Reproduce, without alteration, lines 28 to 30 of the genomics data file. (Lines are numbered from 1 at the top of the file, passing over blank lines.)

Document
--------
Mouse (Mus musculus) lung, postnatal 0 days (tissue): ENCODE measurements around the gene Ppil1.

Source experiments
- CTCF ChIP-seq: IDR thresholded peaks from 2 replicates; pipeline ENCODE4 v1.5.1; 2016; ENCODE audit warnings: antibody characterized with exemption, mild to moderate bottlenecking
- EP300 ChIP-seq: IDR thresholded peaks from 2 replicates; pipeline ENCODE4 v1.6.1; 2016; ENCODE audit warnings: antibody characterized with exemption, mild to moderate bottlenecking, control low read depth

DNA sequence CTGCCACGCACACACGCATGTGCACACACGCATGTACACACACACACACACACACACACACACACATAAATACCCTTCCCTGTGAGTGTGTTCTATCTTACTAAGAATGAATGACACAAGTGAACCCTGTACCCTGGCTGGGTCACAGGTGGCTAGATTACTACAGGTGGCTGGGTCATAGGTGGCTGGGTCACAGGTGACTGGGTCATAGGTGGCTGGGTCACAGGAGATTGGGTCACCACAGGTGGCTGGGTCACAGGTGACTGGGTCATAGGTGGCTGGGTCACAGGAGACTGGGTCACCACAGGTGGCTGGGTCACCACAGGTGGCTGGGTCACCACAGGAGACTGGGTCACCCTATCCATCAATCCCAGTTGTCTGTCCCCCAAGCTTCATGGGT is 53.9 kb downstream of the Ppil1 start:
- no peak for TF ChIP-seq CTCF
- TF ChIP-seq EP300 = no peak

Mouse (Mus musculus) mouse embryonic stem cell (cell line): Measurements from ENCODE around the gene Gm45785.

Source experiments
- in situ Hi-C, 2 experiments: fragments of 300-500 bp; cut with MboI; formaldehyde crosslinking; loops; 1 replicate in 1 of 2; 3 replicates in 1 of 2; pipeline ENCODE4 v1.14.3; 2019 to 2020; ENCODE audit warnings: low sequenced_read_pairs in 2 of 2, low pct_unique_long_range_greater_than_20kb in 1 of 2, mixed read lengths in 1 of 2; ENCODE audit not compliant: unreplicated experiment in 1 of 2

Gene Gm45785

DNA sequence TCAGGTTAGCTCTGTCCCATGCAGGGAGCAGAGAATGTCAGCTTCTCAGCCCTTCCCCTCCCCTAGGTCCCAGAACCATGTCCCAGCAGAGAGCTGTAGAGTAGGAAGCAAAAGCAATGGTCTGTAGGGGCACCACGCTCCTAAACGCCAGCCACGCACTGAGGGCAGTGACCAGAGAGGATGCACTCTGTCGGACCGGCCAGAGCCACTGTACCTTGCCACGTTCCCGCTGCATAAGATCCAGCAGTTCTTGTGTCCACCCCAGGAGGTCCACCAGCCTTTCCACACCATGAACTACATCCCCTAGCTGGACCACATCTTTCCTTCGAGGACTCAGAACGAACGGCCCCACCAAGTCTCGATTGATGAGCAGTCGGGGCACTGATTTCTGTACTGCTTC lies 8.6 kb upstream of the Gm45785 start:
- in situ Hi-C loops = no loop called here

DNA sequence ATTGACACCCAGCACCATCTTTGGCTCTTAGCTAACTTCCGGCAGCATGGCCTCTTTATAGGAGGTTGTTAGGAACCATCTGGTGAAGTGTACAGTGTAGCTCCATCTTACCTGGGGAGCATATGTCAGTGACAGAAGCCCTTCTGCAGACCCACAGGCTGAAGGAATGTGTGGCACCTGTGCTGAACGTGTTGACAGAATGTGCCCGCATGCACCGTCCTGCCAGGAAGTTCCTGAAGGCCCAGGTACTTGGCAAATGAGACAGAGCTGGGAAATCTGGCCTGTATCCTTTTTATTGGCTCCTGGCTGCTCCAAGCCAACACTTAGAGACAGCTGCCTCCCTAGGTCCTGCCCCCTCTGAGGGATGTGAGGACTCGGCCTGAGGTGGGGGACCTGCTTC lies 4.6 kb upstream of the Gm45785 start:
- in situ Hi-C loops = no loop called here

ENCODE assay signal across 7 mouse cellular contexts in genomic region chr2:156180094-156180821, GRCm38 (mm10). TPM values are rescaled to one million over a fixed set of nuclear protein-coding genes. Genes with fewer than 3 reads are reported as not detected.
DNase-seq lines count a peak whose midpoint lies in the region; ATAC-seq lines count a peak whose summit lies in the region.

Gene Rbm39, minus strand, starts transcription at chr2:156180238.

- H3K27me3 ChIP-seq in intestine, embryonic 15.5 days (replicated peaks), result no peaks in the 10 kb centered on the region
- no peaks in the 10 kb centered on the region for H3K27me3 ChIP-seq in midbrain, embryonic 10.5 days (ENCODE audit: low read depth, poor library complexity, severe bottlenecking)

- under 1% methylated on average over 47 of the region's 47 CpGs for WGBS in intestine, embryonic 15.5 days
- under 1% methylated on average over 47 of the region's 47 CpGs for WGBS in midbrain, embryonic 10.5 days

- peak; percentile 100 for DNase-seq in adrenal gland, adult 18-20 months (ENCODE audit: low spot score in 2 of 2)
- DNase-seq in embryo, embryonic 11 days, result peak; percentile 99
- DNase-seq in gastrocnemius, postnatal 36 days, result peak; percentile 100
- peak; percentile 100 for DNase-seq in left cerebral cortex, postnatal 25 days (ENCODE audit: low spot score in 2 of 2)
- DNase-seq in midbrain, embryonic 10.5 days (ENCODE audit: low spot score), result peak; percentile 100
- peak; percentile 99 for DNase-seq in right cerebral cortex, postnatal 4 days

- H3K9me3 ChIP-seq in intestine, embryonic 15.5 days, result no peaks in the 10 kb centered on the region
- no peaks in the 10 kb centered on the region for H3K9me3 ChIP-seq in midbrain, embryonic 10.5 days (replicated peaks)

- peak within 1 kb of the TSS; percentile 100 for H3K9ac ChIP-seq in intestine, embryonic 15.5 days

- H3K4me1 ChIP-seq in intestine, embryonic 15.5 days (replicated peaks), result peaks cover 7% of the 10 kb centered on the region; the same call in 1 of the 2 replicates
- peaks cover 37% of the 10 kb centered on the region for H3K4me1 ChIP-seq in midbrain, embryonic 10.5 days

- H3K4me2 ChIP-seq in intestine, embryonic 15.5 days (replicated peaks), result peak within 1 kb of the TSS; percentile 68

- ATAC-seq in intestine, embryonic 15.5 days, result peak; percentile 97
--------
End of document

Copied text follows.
- peak; percentile 99 for DNase-seq in right cerebral cortex, postnatal 4 days

- H3K9me3 ChIP-seq in intestine, embryonic 15.5 days, result no peaks in the 10 kb centered on the region
- no peaks in the 10 kb centered on the region for H3K9me3 ChIP-seq in midbrain, embryonic 10.5 days (replicated peaks)